U.S. Mines Produced an Estimated $75.2 Billion in Minerals During 2017
U.S. mines produced an estimated $75.2 billion of raw mineral materials in 2017 – a 6 percent increase over 2016 – the U.S. Geological Survey announced Wednesday, January 31, in its annual Mineral Commodity Summaries.
The report from the USGS National Minerals Information Center is the earliest comprehensive source of 2017 mineral production data for the world. It includes statistics on more than 90 mineral commodities that are important to the U.S. economy and national security. It also identifies events, trends and issues in the domestic and international minerals industries. This report covers the full range of nonfuel minerals monitored by the center, not just critical minerals, which were described in the recent USGS Critical Mineral Resources publication; which was released in December of 2017.
“The Mineral Commodity Summaries provide crucial, unbiased statistics that decision-makers and policy-makers in both the private and public sectors rely on to make business decisions and national policy,” said Steven M. Fortier, the center’s director. “Industries – such as steel, aerospace, and electronics – processed nonfuel mineral materials and created an estimated $2.9 trillion in value-added products in 2017 or 15 percent of the total U.S. Gross Domestic Product.”
According to this year’s report, the United States continues to rely on foreign sources for some raw and processed mineral materials. In 2017, the country was 100 percent import-reliant on 21 mineral commodities including rare earths, manganese, niobium and vanadium. This number of 100 percent import-reliant minerals has increased from just 11 commodities in 1984.
The $75.2 billion in nonfuel mineral production by U.S. mines this year is made up of industrial minerals, including aggregates, and metals.
Thirteen mineral commodities produced in the United States were worth more than $1 billion each in 2017. The estimated value of U.S. industrial minerals production in 2017 was $48.9 billion, 3 percent more than that of 2016. Increased natural gas and oil production benefitted some of the industrial mineral sectors. However, slower construction activity resulted in stagnant production in industrial minerals used in construction.
U.S. metal mine production in 2017 was estimated at $26.3 billion and was 12 percent more than that of 2016. Supply concerns and increased investor activity resulted in higher prices in 2017 for most metals. However, despite higher metal prices, domestic production was lower than the previous year.
In 2017, 11 states each produced more than $2 billion worth of nonfuel mineral commodities. These states were, in descending order of value: Nevada, Arizona, Texas, Alaska, California, Minnesota, Florida, Utah, Missouri, Michigan and Wyoming.
Some other significant findings in the new report on domestic production include:
- Construction Sand and Gravel, Crushed Stone, and Dimension Stone: Construction-related industrial minerals remained essentially unchanged or saw slight decreases in production and demand in 2017. Much of this decline was due to weather events along the Gulf Coast and in the Southeast, mixed-to-slight growth in expenditures in residential and nonresidential sectors, and a slight decline in expenditures for public sector construction.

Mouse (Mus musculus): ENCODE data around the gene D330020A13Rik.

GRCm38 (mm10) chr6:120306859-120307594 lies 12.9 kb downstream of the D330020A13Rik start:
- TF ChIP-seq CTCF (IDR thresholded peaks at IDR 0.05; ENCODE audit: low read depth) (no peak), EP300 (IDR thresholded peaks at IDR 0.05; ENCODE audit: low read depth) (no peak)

- Aluminum: U.S. production of primary aluminum decreased for the fifth consecutive year, declining by about 12 percent in 2017 to the lowest level since 1951. U.S. imports of aluminum increased by 16 percent in 2017.
- Rare Earths: The suspension of U.S. rare-earth mining in late 2015 continued throughout 2017. In Nebraska, one company commissioned an operation that produced separated rare earth oxides from recycled fluorescent light bulbs. The company planned to ramp up production to 18 tons per month using a proprietary technology.
- Gold: Two new gold mines opened in late 2016 and 2017; one in Nevada and one in South Carolina – this was the first gold mine east of the Mississippi River since 1999.
- Cobalt: Average annual cobalt prices more than doubled, owing to strong demand from consumers, limited availability of cobalt on the spot market, and an increase in metal purchases by investors.
- Lithium: Strong demand from consumers drove the average price of lithium up 61 percent in 2017 vs. 2016.
The USGS Mineral Resources Program delivers unbiased science and information to understand mineral resource potential, production, consumption and how minerals interact with the environment. The USGS National Minerals Information Center collects, analyzes and disseminates current information on the supply of and the demand for minerals and materials in the United States and about 180 other countries. This information is essential in planning for and mitigating impacts of potential disruptions to mineral commodity supply due to both natural hazard and man-made events.
The USGS report Mineral Commodity Summaries 2018 is available online. Hardcopies will be available later in the year from the Government Printing Office, Superintendent of Documents. For ordering information, please call (202) 512-1800 or (866) 512-1800 or go online.
For more information on this report and individual mineral commodities, please visit the USGS National Minerals Information Center. To keep up-to-date on USGS mineral research, follow us on Twitter or visit the Mineral Resources Program webpage.